There are a number of expressions of a significant growth of the class struggle in the United States, which pose fundamental questions of perspective for the working class.
At Columbia University, 3,000 graduate students are fighting against “COVID-19 austerity” and are demanding decent pay, health and child care benefits. In Worcester, Massachusetts, more than 700 nurses have been on strike for more than four weeks against unsafe staffing ratios in the midst of the coronavirus pandemic. These ongoing strikes were joined this week by important sections of industrial workers, including 1,300 workers at steelmaker ATI in the northeast US and 1,100 miners at coal company Warrior Met in Alabama.
These struggles are a component part of a growing movement of workers internationally, including a one-day general strike against a pay-rise cap in Belgium, a four-day strike by 2,000 Amazon workers in Germany, a strike by 2,000 coal miners in Bosnia and Herzegovina over unpaid wages, and a planned walkout of primary school teachers against school reopenings as the pandemic surges in France.
This is only an initial expression of an enormous growth of social antagonisms throughout the world as a result of the ruling class response to the pandemic. The subordination of public health to the profit interests of the rich has led to more than 2.8 million deaths globally, including more than 560,000 in the United States alone. At the same time, the pandemic was used to orchestrate a historically unprecedented bailout of the rich, which is being followed by a massive restructuring of class relations to force workers to pay for it.
Every struggle of the working class raises directly the reactionary role of the corporatist trade unions, including the AFL-CIO in the US, which serve to suppress the class struggle and, when they cannot avoid a strike, to isolate and defeat it. The “unions” intervene not on behalf of the workers that they falsely claim to represent, but on behalf of management against workers.
At Columbia University, the United Auto Workers, which covers graduate students, is working to keep the strike isolated from graduate students at NYU only a few miles to the south, who are in the same local. Last month, the president of the UAW local revealed that they had planned to shut down the strike before a strike vote at NYU. The UAW is doing nothing to mobilize auto workers behind the graduate students and everything to prevent them from even knowing about the strike.
Meanwhile, the UAW is starving graduate students out on the picket line with a meager $275 weekly strike pay, in spite of the fact that the UAW controls a strike fund of $790 million.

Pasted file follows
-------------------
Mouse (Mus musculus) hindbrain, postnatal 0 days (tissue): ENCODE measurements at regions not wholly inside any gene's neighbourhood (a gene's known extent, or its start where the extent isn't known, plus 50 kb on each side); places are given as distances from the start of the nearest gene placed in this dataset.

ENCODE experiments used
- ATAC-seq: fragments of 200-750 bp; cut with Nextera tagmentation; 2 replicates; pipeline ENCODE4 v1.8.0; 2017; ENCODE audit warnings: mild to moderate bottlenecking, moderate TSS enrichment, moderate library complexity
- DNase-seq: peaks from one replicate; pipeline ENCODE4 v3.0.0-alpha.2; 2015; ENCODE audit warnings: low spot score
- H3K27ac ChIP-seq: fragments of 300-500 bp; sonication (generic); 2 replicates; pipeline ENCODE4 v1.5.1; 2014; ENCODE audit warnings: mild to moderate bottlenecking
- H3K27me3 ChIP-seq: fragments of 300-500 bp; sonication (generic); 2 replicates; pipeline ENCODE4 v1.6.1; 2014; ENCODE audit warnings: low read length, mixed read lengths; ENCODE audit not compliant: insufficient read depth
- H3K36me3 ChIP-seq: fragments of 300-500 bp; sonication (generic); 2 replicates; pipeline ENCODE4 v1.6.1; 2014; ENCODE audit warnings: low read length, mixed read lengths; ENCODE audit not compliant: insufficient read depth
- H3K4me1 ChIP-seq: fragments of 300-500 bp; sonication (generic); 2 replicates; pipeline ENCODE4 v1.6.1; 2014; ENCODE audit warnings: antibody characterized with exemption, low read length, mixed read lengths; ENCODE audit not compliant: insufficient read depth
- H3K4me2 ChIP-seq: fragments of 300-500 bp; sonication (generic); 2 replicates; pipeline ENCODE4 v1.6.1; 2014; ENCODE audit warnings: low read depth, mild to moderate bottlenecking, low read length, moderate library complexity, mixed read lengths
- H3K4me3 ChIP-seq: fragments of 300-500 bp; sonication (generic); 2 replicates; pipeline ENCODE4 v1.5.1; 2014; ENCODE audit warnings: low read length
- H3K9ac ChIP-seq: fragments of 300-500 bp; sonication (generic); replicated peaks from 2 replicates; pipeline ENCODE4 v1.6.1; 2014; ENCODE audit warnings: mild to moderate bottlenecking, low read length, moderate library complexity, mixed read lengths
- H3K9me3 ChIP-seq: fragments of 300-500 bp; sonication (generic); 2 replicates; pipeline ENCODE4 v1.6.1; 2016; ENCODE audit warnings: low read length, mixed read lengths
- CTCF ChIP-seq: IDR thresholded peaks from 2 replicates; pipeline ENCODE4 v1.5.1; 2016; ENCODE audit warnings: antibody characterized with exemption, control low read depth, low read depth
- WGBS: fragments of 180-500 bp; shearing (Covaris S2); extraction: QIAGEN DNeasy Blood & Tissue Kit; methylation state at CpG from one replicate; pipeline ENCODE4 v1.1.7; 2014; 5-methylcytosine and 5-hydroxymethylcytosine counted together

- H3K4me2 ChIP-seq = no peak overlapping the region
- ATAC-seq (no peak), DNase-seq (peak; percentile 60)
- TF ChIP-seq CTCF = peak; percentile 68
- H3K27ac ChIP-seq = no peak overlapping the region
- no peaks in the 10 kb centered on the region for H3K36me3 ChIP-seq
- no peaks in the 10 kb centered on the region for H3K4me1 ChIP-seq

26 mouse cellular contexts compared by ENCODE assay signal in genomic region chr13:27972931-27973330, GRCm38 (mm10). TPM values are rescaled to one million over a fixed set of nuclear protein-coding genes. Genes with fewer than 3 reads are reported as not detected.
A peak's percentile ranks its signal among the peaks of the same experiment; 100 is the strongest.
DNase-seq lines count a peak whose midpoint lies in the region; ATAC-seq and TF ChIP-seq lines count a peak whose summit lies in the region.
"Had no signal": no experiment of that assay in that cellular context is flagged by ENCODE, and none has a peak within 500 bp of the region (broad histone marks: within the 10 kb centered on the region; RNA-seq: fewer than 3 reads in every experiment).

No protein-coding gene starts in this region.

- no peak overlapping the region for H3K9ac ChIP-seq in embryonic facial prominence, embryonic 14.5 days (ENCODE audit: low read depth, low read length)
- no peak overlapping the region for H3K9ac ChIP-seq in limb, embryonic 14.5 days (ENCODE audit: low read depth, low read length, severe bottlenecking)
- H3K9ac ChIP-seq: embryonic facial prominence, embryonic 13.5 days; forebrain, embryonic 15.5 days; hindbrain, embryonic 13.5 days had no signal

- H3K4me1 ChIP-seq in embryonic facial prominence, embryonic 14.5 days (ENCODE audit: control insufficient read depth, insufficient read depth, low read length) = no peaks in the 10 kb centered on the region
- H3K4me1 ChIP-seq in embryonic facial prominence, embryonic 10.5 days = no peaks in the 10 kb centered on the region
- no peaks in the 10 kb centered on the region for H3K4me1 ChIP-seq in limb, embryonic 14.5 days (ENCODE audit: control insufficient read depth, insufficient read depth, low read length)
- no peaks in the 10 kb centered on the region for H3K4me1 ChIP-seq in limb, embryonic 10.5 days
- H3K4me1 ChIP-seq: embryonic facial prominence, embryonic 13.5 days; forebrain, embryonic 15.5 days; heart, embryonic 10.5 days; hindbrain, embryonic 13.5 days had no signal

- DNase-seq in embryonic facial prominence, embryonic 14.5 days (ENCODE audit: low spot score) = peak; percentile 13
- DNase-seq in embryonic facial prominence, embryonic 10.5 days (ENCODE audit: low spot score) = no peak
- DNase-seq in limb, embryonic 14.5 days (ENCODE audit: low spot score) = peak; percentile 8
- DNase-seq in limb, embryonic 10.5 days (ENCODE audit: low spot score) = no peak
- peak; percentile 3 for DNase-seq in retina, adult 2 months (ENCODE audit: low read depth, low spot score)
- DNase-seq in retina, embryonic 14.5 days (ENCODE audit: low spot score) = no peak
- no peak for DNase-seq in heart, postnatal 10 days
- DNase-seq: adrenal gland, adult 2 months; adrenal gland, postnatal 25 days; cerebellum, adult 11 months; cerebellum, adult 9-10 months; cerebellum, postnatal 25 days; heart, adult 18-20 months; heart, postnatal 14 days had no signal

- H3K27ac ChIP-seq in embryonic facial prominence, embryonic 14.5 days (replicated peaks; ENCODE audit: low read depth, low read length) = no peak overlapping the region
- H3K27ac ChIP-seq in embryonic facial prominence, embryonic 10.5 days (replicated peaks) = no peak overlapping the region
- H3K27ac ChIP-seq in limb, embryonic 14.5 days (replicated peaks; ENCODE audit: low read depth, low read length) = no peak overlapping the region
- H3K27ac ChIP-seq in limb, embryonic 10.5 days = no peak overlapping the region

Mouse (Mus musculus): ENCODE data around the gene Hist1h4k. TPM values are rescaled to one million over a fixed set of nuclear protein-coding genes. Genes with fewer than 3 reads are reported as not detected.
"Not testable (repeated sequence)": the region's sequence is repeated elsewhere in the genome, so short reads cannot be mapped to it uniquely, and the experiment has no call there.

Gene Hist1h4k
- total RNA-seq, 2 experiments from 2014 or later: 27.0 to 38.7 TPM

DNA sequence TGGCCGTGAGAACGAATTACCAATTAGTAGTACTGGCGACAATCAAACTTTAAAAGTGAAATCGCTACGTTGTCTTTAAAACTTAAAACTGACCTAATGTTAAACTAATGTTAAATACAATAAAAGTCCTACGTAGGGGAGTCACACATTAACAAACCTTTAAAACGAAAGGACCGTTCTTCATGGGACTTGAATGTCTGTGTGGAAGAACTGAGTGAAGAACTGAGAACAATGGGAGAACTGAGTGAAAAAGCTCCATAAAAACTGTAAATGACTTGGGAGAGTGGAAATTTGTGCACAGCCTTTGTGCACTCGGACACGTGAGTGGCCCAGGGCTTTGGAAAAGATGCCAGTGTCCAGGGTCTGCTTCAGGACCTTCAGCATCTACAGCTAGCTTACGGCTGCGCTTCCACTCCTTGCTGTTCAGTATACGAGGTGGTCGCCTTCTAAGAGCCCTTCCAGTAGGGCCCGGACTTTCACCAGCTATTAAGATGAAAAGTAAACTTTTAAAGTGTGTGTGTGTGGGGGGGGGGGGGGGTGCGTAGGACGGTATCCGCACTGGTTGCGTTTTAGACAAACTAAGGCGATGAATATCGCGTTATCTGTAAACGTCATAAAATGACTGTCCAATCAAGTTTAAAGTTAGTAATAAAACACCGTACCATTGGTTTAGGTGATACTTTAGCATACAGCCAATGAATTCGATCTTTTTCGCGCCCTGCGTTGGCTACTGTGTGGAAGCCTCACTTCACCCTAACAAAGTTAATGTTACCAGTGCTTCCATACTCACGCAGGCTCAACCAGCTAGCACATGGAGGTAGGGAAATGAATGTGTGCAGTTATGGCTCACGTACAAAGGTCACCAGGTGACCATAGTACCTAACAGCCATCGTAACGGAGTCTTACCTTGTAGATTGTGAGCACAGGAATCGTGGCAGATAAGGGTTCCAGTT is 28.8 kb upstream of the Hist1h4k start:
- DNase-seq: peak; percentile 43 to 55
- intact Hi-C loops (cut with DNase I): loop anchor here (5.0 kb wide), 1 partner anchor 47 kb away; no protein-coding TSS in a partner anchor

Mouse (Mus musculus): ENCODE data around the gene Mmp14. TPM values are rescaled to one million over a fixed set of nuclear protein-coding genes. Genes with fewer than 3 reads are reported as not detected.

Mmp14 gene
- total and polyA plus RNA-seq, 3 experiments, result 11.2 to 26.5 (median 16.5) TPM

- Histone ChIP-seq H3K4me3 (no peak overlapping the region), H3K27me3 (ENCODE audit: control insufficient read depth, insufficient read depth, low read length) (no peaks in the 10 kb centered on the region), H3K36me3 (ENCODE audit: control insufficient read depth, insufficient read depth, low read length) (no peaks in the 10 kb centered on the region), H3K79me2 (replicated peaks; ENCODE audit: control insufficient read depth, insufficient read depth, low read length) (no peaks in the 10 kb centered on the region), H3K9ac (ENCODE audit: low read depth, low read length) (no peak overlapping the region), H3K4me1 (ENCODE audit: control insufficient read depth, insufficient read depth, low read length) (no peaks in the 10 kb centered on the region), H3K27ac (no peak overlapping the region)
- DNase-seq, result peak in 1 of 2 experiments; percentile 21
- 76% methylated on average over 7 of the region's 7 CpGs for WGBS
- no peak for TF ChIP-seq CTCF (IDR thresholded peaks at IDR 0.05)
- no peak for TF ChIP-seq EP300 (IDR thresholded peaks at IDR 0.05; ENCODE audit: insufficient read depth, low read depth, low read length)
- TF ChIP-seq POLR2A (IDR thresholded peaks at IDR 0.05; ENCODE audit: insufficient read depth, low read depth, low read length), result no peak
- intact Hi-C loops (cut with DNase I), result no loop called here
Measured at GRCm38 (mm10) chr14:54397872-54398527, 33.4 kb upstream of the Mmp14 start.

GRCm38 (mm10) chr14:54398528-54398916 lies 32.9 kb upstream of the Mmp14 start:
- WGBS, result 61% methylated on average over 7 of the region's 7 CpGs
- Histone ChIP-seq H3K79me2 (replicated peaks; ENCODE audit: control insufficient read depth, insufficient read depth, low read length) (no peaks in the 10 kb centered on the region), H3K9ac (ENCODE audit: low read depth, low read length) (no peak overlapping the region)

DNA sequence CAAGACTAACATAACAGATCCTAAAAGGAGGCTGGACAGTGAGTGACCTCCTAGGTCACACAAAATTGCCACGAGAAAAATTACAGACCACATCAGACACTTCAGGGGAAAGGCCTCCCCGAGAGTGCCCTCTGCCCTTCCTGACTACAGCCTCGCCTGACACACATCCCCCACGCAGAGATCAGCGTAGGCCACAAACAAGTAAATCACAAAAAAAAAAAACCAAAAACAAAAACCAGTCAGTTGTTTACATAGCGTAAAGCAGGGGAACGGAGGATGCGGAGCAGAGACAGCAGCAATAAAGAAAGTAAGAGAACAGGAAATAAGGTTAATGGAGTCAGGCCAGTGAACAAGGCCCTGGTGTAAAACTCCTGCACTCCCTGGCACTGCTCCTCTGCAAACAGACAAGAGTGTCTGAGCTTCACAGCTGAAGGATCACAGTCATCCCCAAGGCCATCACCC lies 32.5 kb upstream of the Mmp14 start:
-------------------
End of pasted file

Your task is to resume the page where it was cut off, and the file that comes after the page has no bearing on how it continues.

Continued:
The Massachusetts Nurses Association (MNA), an organization with 23,000 members, is isolating the 700 Worcester nurses while not providing any strike pay. Instead, the MNA is forcing nurses to beg for charity: it is running a Venmo account to receive donations from the public to pay for nurses’ living expenses.
As for the ATI and Warrior Met workers, the United Steelworkers and the United Mine Workers are using the tactic of an “unfair labor practice” strike to avoid raising any concrete demands, and to allow the union to shut down the strike as soon as possible under the pretext that management is “bargaining in good faith.”
Over the past year, the executives that operate and control the AFL-CIO have played an absolutely essential role in enforcing the homicidal policy of the ruling elites. The teachers unions—the American Federation of Teachers and the National Education Association—have been instrumental in forcing a reopening of schools against overwhelming opposition from both teachers and parents. Local teacher unions have forced through reopening agreements by forcing teachers to vote on a fait accompli, as in Chicago and Los Angeles, or by not allowing them to vote at all, as in Philadelphia and Detroit.
The United Food and Commercial Workers union and its subsidiary, the Retail, Wholesale and Department Store Union, have kept meatpacking workers on the job even as more than 50,000 in the United States have become infected and at least 286 have died. In the auto industry, the UAW is not only keeping workers on the job but forcing them to work 50, 60 and even 80 hours per week, while covering up all information on the extent of infections and deaths.
The word “union” conjures up images of an organization that defends workers against the deprivations of the companies, or at least one whose fate is somehow bound up with its ability and willingness to defend workers’ standard of living. This, however, bears no relationship whatever to the present unions. They function as labor syndicates, controlled by wealthy executives whose incomes move in inverse proportion to the fate of workers.